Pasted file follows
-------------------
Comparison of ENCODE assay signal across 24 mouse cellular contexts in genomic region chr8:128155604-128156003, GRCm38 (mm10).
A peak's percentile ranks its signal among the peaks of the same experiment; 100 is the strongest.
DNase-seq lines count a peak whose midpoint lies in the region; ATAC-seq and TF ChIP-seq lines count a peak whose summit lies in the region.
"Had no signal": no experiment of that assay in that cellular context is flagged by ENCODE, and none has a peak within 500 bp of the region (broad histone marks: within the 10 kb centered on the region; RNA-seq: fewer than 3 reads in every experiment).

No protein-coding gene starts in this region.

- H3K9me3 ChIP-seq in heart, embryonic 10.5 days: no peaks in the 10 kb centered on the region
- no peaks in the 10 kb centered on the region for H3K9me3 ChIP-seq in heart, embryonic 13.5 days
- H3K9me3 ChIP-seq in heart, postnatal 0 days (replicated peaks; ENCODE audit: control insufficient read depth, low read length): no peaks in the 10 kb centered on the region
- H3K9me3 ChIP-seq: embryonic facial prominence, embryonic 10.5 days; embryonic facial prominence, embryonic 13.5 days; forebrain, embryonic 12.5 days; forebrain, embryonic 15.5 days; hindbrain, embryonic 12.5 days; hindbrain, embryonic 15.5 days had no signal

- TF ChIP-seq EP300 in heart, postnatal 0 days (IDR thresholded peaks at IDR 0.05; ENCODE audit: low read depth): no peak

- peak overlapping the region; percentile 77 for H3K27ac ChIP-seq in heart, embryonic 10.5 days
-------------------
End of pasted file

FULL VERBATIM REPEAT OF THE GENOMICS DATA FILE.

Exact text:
Comparison of ENCODE assay signal across 24 mouse cellular contexts in genomic region chr8:128155604-128156003, GRCm38 (mm10).
A peak's percentile ranks its signal among the peaks of the same experiment; 100 is the strongest.
DNase-seq lines count a peak whose midpoint lies in the region; ATAC-seq and TF ChIP-seq lines count a peak whose summit lies in the region.
"Had no signal": no experiment of that assay in that cellular context is flagged by ENCODE, and none has a peak within 500 bp of the region (broad histone marks: within the 10 kb centered on the region; RNA-seq: fewer than 3 reads in every experiment).

No protein-coding gene starts in this region.

- H3K9me3 ChIP-seq in heart, embryonic 10.5 days: no peaks in the 10 kb centered on the region
- no peaks in the 10 kb centered on the region for H3K9me3 ChIP-seq in heart, embryonic 13.5 days
- H3K9me3 ChIP-seq in heart, postnatal 0 days (replicated peaks; ENCODE audit: control insufficient read depth, low read length): no peaks in the 10 kb centered on the region
- H3K9me3 ChIP-seq: embryonic facial prominence, embryonic 10.5 days; embryonic facial prominence, embryonic 13.5 days; forebrain, embryonic 12.5 days; forebrain, embryonic 15.5 days; hindbrain, embryonic 12.5 days; hindbrain, embryonic 15.5 days had no signal

- TF ChIP-seq EP300 in heart, postnatal 0 days (IDR thresholded peaks at IDR 0.05; ENCODE audit: low read depth): no peak

- peak overlapping the region; percentile 77 for H3K27ac ChIP-seq in heart, embryonic 10.5 days